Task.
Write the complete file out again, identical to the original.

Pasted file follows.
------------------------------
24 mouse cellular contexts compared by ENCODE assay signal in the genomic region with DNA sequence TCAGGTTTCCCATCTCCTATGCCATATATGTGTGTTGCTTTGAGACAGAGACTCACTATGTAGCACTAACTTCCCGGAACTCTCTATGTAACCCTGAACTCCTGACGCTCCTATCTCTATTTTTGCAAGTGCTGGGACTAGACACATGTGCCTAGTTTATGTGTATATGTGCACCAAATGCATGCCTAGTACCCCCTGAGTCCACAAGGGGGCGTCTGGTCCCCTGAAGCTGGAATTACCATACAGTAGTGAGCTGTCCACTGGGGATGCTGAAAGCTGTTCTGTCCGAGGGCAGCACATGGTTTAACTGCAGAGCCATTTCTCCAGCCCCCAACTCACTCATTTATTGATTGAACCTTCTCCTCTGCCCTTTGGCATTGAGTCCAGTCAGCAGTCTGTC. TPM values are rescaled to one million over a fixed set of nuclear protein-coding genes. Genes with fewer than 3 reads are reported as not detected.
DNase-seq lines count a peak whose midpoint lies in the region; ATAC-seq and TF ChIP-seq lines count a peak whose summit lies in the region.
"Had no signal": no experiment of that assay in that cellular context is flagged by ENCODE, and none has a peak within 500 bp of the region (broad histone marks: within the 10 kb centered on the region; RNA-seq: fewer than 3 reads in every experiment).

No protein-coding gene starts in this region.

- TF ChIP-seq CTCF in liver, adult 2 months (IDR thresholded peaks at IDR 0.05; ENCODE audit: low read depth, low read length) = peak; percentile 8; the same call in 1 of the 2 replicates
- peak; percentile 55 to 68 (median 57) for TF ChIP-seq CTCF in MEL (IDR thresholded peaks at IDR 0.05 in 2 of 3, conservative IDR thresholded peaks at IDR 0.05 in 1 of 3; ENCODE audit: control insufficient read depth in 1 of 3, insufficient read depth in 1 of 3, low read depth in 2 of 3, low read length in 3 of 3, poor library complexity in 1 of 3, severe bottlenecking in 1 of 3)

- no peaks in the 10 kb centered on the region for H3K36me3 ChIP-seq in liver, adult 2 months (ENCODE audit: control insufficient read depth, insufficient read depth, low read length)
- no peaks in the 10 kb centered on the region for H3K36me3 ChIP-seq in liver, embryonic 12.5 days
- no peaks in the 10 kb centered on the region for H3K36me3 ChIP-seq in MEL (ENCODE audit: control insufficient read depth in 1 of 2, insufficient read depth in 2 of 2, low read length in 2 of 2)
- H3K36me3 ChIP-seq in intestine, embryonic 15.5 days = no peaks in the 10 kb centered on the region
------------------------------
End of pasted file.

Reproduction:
24 mouse cellular contexts compared by ENCODE assay signal in the genomic region with DNA sequence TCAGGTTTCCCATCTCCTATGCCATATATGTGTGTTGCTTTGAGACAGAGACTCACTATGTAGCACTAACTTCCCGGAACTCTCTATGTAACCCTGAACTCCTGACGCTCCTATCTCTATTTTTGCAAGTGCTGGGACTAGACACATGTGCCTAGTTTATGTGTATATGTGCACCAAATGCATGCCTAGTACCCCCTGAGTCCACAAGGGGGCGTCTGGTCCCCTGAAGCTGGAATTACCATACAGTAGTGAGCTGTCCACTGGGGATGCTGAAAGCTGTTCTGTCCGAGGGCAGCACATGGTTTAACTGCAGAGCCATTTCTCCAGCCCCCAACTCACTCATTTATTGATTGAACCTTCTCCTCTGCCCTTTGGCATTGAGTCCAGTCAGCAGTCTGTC. TPM values are rescaled to one million over a fixed set of nuclear protein-coding genes. Genes with fewer than 3 reads are reported as not detected.
DNase-seq lines count a peak whose midpoint lies in the region; ATAC-seq and TF ChIP-seq lines count a peak whose summit lies in the region.
"Had no signal": no experiment of that assay in that cellular context is flagged by ENCODE, and none has a peak within 500 bp of the region (broad histone marks: within the 10 kb centered on the region; RNA-seq: fewer than 3 reads in every experiment).

No protein-coding gene starts in this region.

- TF ChIP-seq CTCF in liver, adult 2 months (IDR thresholded peaks at IDR 0.05; ENCODE audit: low read depth, low read length) = peak; percentile 8; the same call in 1 of the 2 replicates
- peak; percentile 55 to 68 (median 57) for TF ChIP-seq CTCF in MEL (IDR thresholded peaks at IDR 0.05 in 2 of 3, conservative IDR thresholded peaks at IDR 0.05 in 1 of 3; ENCODE audit: control insufficient read depth in 1 of 3, insufficient read depth in 1 of 3, low read depth in 2 of 3, low read length in 3 of 3, poor library complexity in 1 of 3, severe bottlenecking in 1 of 3)

- no peaks in the 10 kb centered on the region for H3K36me3 ChIP-seq in liver, adult 2 months (ENCODE audit: control insufficient read depth, insufficient read depth, low read length)
- no peaks in the 10 kb centered on the region for H3K36me3 ChIP-seq in liver, embryonic 12.5 days
- no peaks in the 10 kb centered on the region for H3K36me3 ChIP-seq in MEL (ENCODE audit: control insufficient read depth in 1 of 2, insufficient read depth in 2 of 2, low read length in 2 of 2)
- H3K36me3 ChIP-seq in intestine, embryonic 15.5 days = no peaks in the 10 kb centered on the region